Amid rancorous exchanges between Georgia and Russia, Georgian President Mikheil Saakashvili is pursuing a campaign to root out suspected spies operating in Tbilisi.
In televised comments March 28, Saakashvili announced that individuals spying against the Georgian government would receive amnesty if they gave themselves up by May 1. Without going into details, he asserted that "many" foreign agents were currently operating in Georgia.
"If they cooperate with us, I give my personal guarantee to them that they will be absolutely untouchable regardless of what they have done until now," Saakashvili said. "These people should know that we have a lot of information but we want them to cooperate with their own country based on our country's interests."
Saakashvili comments came just hours after the arrest of Simon Kiladze -- a low-level official in the presidential administration press service -- for allegedly spying for an unnamed foreign government. According to Vano Merabishvili, the minister of internal affairs, Kiladze had been engaging in espionage since 2004.
The alleged spy had been "systematically passing to special services of a foreign country information of a confidential nature on the Georgian president, the heads of the country's executive and legislature, visits by state delegations, their meetings, issues discussed at such meetings and other information of strategic importance," Merabishvili said in comments broadcast by Imedi television. The interior minister added that Kiladze had received "a minimum of $20,000" in exchange for information that he provided. In a telephone interview with EurasiaNet, Interior Ministry spokesperson Shota Khizanishvili said officials Kiladze's activities had been under investigation for "months," but he declined to elaborate, saying the probe into his activities was ongoing.
Kiladze is one of many moles working inside government agencies, Saakashvili alleged. "I am afraid this is not the only person in the governmental structure who is engaged in this kind of activity," he said. "We have too much information, which we have been gathering for a long time." While the president implied the government already knows the identities of at least some secret agents, he did not go into details and did not mention one particular country.
Davit Losaberidze, a project director at the Caucasus Institute for Peace, Democracy and Development in Tbilisi, suggested that Kiladze's arrest was likely connected to several foreign and domestic factors. On the foreign front, Georgia has been experiencing growing pressure from Russia, as the two states have argued over the political future of the separatist South Ossetia territory. [For background see the Eurasia Insight archive]. Domestically, Saakashvili has been facing growing opposition.
"This [Kiladze's arrest] is a show of strength," Losaberidze said. "It an example [to show] they [Georgian officials] are not going to back down."
The latest move in the Georgian-Russian political chess match occurred March 30, when Moscow banned the importation of wine from Georgia and Moldova. Russian official alleged that Georgian wines a major export commodity for Tbilisi did not meet Russian safety standards. Given that Russia is perhaps the most important market for Georgian wine, Tbilisi reacted furiously to Moscow's action. Georgian officials insisted the ban was politically motivated, and said they would have an independent lab in Switzerland test a wide selection of the country's wines to disprove the Russian assertions, the Civil Georgia web site reported March 31.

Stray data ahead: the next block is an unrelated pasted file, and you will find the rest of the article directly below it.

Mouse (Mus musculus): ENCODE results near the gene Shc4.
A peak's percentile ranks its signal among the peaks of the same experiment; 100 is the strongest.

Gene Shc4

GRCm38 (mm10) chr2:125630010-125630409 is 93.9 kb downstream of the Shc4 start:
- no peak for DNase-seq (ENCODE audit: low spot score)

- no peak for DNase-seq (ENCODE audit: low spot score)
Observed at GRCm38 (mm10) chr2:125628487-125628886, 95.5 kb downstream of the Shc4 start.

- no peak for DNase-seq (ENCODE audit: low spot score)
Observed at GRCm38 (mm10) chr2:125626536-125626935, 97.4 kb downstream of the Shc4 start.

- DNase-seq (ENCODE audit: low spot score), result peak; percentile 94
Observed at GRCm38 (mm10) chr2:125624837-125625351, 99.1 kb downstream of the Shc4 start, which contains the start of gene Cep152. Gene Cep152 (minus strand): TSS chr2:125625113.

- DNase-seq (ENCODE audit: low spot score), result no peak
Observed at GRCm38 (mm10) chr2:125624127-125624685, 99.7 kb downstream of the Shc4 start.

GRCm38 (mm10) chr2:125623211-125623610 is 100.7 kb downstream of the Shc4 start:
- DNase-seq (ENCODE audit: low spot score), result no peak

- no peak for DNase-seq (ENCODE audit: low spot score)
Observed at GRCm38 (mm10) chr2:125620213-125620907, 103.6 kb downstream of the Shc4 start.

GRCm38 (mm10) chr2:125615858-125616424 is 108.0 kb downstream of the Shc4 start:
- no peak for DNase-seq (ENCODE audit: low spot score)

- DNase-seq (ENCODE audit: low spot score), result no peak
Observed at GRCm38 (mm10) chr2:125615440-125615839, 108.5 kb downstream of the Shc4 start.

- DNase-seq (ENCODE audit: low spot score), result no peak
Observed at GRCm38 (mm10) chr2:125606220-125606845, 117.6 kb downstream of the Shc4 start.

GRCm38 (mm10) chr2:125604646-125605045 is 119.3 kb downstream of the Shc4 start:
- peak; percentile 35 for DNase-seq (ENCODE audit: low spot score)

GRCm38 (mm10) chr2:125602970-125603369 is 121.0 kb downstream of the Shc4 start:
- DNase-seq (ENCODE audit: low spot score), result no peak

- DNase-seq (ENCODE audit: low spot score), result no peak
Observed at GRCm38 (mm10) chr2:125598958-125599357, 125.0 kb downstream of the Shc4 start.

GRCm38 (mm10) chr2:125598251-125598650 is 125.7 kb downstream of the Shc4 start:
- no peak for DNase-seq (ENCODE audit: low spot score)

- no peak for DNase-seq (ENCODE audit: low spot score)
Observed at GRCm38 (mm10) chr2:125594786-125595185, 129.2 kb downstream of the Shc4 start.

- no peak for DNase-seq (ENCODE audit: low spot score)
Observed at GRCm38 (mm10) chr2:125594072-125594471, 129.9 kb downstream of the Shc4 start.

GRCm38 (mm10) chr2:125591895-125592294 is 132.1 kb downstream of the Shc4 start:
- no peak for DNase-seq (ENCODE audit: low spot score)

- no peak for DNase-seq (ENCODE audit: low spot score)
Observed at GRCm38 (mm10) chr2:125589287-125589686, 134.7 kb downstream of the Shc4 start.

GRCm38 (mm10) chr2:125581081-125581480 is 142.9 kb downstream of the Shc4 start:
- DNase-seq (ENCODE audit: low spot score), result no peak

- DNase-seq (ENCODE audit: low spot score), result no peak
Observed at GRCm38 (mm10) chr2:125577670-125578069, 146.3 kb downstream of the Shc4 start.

In a telephone interview with EurasiaNet, Gela Charkviani, a presidential spokesperson, declined to comment on whether the alleged activity of Kiladze or of other supposed spies had undermined national security, or posed a particular threat to the president's safety. [For background see the Eurasia Insight archive]. Charkviani merely reiterated that Kiladze would face treason charges, adding that no further details would be released until the completion of the investigation.
Saakashvili has repeatedly warned in recent weeks that Georgia's stability was being threatened. On March 9, Saakashvili said an "ideological war" was being waged against Georgia. "Very influential, very rich, very important forces are engaged in discrediting Georgia and in portraying Georgia as unstable, dangerous, unreliable [and] non-European," Civil Georgia quoted Saakashvili as saying. The president and other Georgian leaders later characterized the foiled mass prison escape in Tbilisi on March 27 as a part of a conspiracy to destabilize Georgia. [For background see the Eurasia Insight archive].
There are indications that the Georgia government remains very concerned about possible destabilization. On March 31, officials announced that Saakashvili had postponed a visit to Ukraine that had been planned to begin on April 4. Officials gave no reason for the postponement, or indicated when the trip would be rescheduled, Civil Georgia reported.
Despite the fact that authorities assert they have compiled "firm" evidence of widespread espionage in Georgia, many local analysts wondered whether the alleged espionage posed a serious national security threat.
Uri Simonian, a member of the political information department at the South Caucasus Institute for Regional Security, voiced skepticism about Saakashvili's allegation that dozens of secret agents are working in Georgia. "I didn't understand when they said there are a lot of spies that operate here in the open. It is rare that a spy operates in the open," he said. Simonian suggested that Saakashvili was using
Molly Corso is a freelance reporter and photographer based in Tbilisi.